Whether the entrenched players like it or not, surely a journalist is anyone with the capability and inclination to uncover and honestly distribute the news, information, and stories the public has a right to know.
Media executives who once campaigned for the Online News Act with sugar-plum visions of Big Tech cash dancing in their heads were left to deal with some pretty serious lumps of coal.
What Canada desperately needs instead is a multi-pronged, coordinated national strategy based on current economic and market realities that will allow journalism to flourish again.
The CRTC’s idea of “modernizing” broadcasting appears heavily weighted in favour of applying its 1990s way of doing things to the online world of 2023.
The bottom line, is that, while it keeps insisting it doesn’t intend to regulate the content of podcasts, it is very concerned about the content of podcasts and if it can’t legally regulate them, it’ll make sure someone else does it for them.
For those of you wondering if the government has managed to salvage at least something from the Bill C-18 debacle by satisfying Google, don’t hold your breath.
Over the past six weeks the news industry had a chance to prove how much the public values it. It has instead revealed the unsettling truth that most of it is nowhere near as fetching, nor as necessary, as the image it self-servingly sees when it looks in the mirror.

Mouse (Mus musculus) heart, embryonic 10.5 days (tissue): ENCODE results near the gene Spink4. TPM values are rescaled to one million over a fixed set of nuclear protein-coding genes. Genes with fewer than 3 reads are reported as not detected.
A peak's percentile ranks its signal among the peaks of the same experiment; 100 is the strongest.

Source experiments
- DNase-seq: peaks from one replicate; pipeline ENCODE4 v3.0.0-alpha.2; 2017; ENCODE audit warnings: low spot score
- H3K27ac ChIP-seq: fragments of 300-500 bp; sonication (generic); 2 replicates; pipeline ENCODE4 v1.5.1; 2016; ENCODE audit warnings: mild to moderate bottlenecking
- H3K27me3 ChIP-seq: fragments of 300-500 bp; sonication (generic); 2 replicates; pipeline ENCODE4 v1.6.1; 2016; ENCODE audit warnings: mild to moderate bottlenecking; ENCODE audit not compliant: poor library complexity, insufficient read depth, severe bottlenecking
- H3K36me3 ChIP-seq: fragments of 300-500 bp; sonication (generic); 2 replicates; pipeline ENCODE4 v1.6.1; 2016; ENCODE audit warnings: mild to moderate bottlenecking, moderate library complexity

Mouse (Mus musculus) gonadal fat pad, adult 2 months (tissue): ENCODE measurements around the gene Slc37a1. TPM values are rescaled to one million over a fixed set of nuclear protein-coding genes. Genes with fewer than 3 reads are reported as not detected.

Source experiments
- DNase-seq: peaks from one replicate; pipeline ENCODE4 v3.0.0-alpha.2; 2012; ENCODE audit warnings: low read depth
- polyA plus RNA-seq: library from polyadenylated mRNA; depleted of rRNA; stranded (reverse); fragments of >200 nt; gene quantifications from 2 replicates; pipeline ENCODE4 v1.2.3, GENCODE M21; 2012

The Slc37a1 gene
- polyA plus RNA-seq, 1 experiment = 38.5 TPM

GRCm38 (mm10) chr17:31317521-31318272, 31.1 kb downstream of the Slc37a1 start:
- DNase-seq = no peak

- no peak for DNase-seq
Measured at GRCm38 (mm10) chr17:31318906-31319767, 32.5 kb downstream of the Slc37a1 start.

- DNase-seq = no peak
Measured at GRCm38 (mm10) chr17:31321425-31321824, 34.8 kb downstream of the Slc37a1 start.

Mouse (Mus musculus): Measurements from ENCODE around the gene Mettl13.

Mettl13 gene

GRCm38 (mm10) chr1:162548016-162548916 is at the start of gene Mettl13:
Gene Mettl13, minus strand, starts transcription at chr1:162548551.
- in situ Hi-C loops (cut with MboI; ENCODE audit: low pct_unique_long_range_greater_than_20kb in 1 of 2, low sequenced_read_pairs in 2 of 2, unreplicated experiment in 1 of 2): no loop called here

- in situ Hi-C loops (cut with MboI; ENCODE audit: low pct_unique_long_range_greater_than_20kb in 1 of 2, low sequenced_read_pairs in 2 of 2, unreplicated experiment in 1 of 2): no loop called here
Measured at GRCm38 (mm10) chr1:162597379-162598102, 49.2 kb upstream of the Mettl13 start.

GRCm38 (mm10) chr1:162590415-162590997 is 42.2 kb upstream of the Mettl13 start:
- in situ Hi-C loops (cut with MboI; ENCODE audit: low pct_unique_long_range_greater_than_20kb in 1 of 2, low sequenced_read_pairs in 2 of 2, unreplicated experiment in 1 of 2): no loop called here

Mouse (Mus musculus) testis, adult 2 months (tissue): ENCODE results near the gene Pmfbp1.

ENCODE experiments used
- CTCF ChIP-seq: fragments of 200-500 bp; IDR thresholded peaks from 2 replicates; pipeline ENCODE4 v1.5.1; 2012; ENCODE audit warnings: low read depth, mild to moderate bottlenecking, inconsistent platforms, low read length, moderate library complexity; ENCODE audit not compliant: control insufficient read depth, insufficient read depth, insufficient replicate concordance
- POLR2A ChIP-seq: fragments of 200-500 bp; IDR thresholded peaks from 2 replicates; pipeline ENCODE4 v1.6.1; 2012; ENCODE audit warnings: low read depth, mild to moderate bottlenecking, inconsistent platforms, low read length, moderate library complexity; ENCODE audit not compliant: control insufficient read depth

Meta has comfortably passed the first test of ensuring that, in a crisis, it can still provide vital information without linking to news. This proves that the government’s assumptions about their online news legislation were and remain dead wrong.
The federal government’s attempts to become world leaders in rescuing journalism have not only collapsed but pushed the nation’s private sector news industry to the edge of an economic abyss.
Policies founded on fantasies collapse quickly. That’s the most obvious takeaway from the news that U.S.-based Meta is beginning to block linkage to new organizations’ content on Facebook and Instagram…